There has been a lot of talk about magic lately in critical, cultural and technological spaces; what it does, who it is for, and who are the ones to control or enact it. As a way of unpacking a few elements of this thinking, this essay by Natalie Kane follows on from the conversations that she and Tobias Revell, and a whole host of great participants had at Haunted Machines, a conference as part of FutureEverything 2015 (a Manchester, UK festival) which examined the proliferation of magical narratives in technology.
I’m going to use a load of slightly ham-fisted contemporary narratives to signpost the anxieties that come out of two personal and increasingly algorithmically mediated spaces: the social network and in the home. Where does the role of narrative in magic, the supernatural, and the unknown allow us to get a better grasp of technology’s power over us? Where are the uncertain terrains of our technologies creating the capacity for hauntings, and where can techniques used to imagine future scenarios better equip us for the ghosts to come? […]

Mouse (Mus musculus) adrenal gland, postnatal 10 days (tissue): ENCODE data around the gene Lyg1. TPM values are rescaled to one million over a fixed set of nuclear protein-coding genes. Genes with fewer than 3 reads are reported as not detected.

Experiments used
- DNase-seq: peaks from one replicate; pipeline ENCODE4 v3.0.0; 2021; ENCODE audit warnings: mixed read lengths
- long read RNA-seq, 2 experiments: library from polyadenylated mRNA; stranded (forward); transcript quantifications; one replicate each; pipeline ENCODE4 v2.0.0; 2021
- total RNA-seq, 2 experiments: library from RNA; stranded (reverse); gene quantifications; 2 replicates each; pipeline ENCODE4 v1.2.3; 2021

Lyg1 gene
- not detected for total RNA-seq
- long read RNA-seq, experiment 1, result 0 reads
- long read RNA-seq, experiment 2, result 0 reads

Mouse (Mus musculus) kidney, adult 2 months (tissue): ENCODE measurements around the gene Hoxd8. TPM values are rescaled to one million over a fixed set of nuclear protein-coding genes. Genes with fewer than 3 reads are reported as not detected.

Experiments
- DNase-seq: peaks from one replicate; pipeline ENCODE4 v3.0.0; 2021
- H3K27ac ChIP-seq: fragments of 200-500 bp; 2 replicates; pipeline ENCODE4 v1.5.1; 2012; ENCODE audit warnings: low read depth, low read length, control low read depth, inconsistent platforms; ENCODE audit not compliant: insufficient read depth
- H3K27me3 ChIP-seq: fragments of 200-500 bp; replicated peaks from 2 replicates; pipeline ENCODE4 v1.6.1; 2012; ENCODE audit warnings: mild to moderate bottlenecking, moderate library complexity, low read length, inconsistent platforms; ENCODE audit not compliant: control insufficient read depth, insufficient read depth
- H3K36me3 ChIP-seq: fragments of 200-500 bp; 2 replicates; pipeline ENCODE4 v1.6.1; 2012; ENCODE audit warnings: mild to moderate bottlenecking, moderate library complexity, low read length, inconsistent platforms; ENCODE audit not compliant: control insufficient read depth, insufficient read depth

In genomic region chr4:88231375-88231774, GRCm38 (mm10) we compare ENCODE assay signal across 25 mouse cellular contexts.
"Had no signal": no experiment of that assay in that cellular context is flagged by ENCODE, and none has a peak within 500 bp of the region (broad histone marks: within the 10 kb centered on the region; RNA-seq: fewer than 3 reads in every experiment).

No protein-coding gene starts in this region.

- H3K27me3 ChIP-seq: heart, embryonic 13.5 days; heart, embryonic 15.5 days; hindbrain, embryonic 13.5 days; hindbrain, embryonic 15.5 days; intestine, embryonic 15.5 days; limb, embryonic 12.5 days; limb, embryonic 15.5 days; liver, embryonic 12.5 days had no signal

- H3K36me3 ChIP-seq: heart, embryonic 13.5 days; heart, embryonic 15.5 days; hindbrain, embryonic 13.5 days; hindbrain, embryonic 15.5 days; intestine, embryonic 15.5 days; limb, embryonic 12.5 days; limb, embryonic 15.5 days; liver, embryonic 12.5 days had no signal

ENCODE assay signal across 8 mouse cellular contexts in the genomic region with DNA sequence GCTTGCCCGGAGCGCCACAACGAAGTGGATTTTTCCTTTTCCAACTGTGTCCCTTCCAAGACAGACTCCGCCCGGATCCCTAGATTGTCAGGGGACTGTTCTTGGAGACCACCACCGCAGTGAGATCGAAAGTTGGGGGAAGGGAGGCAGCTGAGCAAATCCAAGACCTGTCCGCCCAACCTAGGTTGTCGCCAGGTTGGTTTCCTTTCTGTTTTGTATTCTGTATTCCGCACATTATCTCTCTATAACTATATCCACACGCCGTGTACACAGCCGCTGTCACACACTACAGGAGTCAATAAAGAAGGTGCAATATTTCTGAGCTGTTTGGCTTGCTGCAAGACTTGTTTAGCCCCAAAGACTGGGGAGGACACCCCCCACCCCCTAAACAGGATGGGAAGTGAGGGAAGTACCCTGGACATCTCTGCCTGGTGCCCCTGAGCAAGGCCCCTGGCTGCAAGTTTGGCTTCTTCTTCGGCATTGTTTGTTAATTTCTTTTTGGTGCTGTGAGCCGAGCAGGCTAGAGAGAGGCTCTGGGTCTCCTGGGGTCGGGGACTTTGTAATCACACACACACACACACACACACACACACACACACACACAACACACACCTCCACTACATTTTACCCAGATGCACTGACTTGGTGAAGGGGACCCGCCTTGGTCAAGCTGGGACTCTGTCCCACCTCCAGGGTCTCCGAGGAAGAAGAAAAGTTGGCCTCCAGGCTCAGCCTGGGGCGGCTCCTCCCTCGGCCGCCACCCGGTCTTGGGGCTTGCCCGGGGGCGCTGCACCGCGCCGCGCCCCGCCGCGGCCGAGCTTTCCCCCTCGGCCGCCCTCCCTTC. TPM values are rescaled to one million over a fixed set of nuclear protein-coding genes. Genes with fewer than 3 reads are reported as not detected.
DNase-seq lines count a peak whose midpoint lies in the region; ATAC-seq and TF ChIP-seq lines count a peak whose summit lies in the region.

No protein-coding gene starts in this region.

Is there a case for how the narratives of haunting, and the ghosts that can potentially emerge, can be helpful? I’m pondering a form of code-based foresight – a means of exploring possible near future worlds and scenarios – that allows for cross-disciplinary conversations in engineering to happen, creating narrative near futures to know where our technology could end up, and invoke the ghosts that appear as we lose control. Speculative scenarios and foresight are not new, but I are there specific methods that give engineers space to explore the impact of their work in non-technical, sociological ways? Computational systems are not neutral, as they are often presumed to be; they have political, cultural and social biases written in to their selection and application. It’s not just about making the products that will use these algorithms, but exploring the algorithms themselves as they are appropriated, applied, reused, misused. It is about exploring where our ghosts will exist, and how, and who, they will haunt.